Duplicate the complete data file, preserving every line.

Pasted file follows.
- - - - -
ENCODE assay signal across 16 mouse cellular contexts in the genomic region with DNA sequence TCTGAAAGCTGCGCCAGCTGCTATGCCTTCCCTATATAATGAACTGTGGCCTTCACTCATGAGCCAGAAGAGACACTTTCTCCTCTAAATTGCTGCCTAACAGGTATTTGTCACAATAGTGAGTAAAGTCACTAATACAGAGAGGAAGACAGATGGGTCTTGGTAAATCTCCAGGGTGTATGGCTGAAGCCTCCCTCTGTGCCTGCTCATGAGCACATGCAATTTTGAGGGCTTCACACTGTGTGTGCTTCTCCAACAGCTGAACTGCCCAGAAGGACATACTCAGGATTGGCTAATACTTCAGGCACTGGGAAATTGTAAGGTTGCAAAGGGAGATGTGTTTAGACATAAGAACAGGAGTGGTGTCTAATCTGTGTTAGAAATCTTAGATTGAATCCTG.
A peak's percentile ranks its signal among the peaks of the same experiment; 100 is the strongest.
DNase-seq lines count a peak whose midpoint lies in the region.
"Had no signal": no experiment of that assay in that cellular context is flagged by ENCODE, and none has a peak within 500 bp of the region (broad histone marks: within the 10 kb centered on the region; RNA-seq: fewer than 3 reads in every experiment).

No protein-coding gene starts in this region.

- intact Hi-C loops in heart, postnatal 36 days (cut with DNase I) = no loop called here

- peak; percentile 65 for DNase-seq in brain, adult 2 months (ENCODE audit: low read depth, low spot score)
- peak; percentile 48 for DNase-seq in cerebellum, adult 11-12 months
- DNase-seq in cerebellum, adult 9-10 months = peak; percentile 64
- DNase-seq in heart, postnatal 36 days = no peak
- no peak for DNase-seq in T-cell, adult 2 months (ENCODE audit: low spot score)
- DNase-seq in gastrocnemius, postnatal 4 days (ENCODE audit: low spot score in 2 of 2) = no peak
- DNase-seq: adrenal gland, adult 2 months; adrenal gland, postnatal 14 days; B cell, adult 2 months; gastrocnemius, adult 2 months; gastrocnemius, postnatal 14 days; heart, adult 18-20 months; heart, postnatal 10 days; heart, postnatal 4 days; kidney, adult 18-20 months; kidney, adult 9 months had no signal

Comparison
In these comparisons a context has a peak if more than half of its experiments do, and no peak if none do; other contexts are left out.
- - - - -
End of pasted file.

ENCODE assay signal across 16 mouse cellular contexts in the genomic region with DNA sequence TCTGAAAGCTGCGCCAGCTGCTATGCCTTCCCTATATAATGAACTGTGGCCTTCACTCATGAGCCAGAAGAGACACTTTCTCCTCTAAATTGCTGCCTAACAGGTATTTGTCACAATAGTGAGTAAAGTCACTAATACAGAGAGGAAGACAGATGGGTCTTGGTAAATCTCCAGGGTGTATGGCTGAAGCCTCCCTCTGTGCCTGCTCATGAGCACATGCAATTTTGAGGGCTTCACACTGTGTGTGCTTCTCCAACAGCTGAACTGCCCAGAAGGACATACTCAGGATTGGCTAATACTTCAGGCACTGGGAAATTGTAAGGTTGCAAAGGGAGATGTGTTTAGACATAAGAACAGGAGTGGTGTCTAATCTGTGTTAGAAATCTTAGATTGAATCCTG.
A peak's percentile ranks its signal among the peaks of the same experiment; 100 is the strongest.
DNase-seq lines count a peak whose midpoint lies in the region.
"Had no signal": no experiment of that assay in that cellular context is flagged by ENCODE, and none has a peak within 500 bp of the region (broad histone marks: within the 10 kb centered on the region; RNA-seq: fewer than 3 reads in every experiment).

No protein-coding gene starts in this region.

- intact Hi-C loops in heart, postnatal 36 days (cut with DNase I) = no loop called here

- peak; percentile 65 for DNase-seq in brain, adult 2 months (ENCODE audit: low read depth, low spot score)
- peak; percentile 48 for DNase-seq in cerebellum, adult 11-12 months
- DNase-seq in cerebellum, adult 9-10 months = peak; percentile 64
- DNase-seq in heart, postnatal 36 days = no peak
- no peak for DNase-seq in T-cell, adult 2 months (ENCODE audit: low spot score)
- DNase-seq in gastrocnemius, postnatal 4 days (ENCODE audit: low spot score in 2 of 2) = no peak
- DNase-seq: adrenal gland, adult 2 months; adrenal gland, postnatal 14 days; B cell, adult 2 months; gastrocnemius, adult 2 months; gastrocnemius, postnatal 14 days; heart, adult 18-20 months; heart, postnatal 10 days; heart, postnatal 4 days; kidney, adult 18-20 months; kidney, adult 9 months had no signal

Comparison
In these comparisons a context has a peak if more than half of its experiments do, and no peak if none do; other contexts are left out.